The next day I was on the phone with ILMs Willi Geiger, the lead artist responsible for these explosions. He confirmed for me that a fluid dynamics system was used to create the motion for the explosion and laid out basically how they accomplished the shot.
First, understanding that these two explosion effects needed a high level of detail, which would need to generate a huge amount of particles, Geiger began a couple weeks of research and development with professor Ron Fedkiw of Stanford University. They worked toward generating a fluid solver to avoid the memory usage problems inherent with using massive amounts of particles to hammer out the motion of the explosion itself. They came up with a 2D fluid simulation method that provided them with almost realtime feedback for the explosions motion. This enabled the small effects team to design the flow of the explosion with a hands-on approach to get their desired result.
Geiger exported the fluid motion data in slices into Mayas particle engine to use as velocity fields with which to move Maya particles for better visualization. The slices of fluid data made it much easier to create the particle motion that they used to visualize the explosion. The explosion was then rendered through a custom volumetric raytracing renderer written by Geiger for T3 explodes on the big screen with some of the most stellar CG explosions ever made.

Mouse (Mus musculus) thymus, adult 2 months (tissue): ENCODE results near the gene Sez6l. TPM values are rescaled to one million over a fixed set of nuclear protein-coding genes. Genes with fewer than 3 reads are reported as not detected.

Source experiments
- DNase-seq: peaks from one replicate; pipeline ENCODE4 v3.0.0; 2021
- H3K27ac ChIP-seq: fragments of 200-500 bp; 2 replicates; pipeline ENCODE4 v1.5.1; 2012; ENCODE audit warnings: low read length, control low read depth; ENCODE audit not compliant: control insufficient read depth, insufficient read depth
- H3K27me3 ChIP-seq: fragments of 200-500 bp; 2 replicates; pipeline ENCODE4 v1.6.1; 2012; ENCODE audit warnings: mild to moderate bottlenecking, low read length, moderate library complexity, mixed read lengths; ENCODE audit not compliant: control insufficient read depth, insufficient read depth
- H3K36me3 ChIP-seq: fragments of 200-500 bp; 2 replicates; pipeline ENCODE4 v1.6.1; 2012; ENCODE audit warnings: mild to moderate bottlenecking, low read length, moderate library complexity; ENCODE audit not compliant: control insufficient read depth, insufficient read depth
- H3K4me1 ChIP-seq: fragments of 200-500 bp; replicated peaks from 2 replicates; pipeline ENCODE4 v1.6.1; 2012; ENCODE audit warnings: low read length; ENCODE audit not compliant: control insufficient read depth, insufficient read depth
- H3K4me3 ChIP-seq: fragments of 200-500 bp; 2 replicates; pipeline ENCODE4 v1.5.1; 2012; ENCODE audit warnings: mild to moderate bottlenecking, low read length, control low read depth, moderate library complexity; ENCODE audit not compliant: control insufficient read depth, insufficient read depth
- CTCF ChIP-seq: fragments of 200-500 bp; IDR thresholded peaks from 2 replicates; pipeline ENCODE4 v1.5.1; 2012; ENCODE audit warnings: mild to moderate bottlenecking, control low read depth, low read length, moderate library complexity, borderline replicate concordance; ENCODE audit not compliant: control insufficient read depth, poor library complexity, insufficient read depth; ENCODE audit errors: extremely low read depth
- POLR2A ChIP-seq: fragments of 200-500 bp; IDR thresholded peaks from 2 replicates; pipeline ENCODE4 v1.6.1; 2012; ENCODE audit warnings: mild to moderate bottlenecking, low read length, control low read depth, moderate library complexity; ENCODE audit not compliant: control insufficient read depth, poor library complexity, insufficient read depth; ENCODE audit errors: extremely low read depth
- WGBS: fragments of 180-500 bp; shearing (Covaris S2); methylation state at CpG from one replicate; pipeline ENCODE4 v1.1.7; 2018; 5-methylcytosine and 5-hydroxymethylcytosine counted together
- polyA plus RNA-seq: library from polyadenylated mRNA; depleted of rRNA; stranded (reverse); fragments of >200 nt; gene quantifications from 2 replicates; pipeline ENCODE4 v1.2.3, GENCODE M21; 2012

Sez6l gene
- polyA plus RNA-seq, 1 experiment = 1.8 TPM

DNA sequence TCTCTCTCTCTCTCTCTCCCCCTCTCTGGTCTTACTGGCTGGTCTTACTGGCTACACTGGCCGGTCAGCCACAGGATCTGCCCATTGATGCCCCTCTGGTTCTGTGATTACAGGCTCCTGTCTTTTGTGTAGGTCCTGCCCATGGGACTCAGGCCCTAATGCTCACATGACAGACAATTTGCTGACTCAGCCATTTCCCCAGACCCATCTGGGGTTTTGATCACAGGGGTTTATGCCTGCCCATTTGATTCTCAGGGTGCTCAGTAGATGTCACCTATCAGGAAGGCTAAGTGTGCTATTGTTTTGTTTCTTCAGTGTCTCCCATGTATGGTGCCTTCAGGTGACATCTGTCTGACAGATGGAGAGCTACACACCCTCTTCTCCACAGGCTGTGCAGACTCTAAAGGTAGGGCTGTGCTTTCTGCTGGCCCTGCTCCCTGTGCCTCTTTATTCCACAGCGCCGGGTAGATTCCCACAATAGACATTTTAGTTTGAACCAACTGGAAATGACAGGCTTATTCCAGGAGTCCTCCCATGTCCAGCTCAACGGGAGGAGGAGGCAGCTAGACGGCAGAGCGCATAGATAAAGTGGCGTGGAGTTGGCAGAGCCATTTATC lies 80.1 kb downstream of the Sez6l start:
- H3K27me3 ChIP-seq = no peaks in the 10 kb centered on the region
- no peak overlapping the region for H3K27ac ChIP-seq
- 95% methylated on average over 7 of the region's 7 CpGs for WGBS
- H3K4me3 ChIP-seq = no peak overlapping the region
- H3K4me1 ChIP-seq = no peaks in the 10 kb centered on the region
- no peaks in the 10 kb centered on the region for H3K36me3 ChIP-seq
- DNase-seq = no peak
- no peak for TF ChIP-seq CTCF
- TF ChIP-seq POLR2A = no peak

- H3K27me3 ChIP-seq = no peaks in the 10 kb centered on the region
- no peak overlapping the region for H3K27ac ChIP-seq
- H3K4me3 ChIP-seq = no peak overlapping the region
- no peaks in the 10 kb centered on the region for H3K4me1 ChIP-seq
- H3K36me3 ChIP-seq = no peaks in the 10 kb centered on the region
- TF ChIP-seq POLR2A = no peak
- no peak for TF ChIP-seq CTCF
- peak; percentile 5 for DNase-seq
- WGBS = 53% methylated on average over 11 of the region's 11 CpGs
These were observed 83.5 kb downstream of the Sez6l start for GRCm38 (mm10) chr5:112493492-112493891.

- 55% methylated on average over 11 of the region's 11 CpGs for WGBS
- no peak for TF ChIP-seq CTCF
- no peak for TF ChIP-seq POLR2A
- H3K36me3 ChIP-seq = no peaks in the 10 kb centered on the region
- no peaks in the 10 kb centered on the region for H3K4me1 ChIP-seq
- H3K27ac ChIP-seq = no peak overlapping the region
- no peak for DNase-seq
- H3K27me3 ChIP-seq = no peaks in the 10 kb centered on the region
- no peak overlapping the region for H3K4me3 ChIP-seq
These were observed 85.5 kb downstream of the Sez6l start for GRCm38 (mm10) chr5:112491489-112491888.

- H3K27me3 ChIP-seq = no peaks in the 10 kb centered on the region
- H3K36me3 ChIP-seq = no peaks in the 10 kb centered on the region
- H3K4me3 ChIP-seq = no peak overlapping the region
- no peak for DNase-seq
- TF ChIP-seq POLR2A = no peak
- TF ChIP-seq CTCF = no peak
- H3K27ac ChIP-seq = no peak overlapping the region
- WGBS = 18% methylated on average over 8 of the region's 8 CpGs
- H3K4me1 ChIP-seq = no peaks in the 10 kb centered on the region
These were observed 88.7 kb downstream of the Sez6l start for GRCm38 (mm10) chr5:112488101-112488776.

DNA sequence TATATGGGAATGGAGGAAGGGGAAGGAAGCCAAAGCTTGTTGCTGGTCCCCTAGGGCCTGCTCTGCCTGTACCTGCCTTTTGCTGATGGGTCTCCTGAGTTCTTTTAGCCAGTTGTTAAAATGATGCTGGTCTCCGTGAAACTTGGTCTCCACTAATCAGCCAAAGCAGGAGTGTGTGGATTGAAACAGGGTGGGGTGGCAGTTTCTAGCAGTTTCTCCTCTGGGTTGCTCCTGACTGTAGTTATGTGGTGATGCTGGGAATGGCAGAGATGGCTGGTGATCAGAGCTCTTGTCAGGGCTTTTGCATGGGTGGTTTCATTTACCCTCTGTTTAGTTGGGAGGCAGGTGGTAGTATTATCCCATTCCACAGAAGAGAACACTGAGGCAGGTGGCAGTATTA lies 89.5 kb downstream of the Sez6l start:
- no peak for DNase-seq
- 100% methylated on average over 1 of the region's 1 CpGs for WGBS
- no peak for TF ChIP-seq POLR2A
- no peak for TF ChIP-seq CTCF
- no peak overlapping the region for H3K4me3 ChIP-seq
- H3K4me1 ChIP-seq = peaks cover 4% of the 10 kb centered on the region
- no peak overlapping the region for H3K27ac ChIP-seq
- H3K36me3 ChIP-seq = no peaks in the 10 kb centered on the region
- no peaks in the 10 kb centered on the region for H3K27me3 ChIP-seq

Interestingly enough, all the renders where output into different lighting passes using the three inherent color channels of the image files. The key light used on the explosions was output through the red channel, the bounce light through the green channel and the self-illumination glow of the explosion through the blue channel. This gave the compositor greater color and image control over the composite all from within a single output.
Two additional animators were brought in to add some ancillary details to both scenes in the last two weeks of the production period. But for the most part, Geiger and a single compositor worked through the short 10-week process from R&D to completion to produce these two shots. Quite a nice accomplishment, since the effect was right on the money. And the rest of the films effects clearly keep up the same standard set by these initial effects shots, though theey were clearly my personal favorites. Props to the peeps.
Dariush Derakhshani is an early 31 and makes for an interesting Googlism. Nicely bald and slowly going insane, he has a fear of commitment and of having to cook. He has written a bunch of articles littered about the Web, wrote for Maya: Secrets of the Pros and Maya 4.5 Savvy, is writing his own Maya book due out this SIGGRAPH, and co-moderates the 3d Hardware List e-mail forum (www.reiss-studio.com/3dhardware to join). A senior animator at Sight Effects in Venice, California, he can be found at www.painfulurination.com or you can send him viruses at email@example.com. He's got flat feet.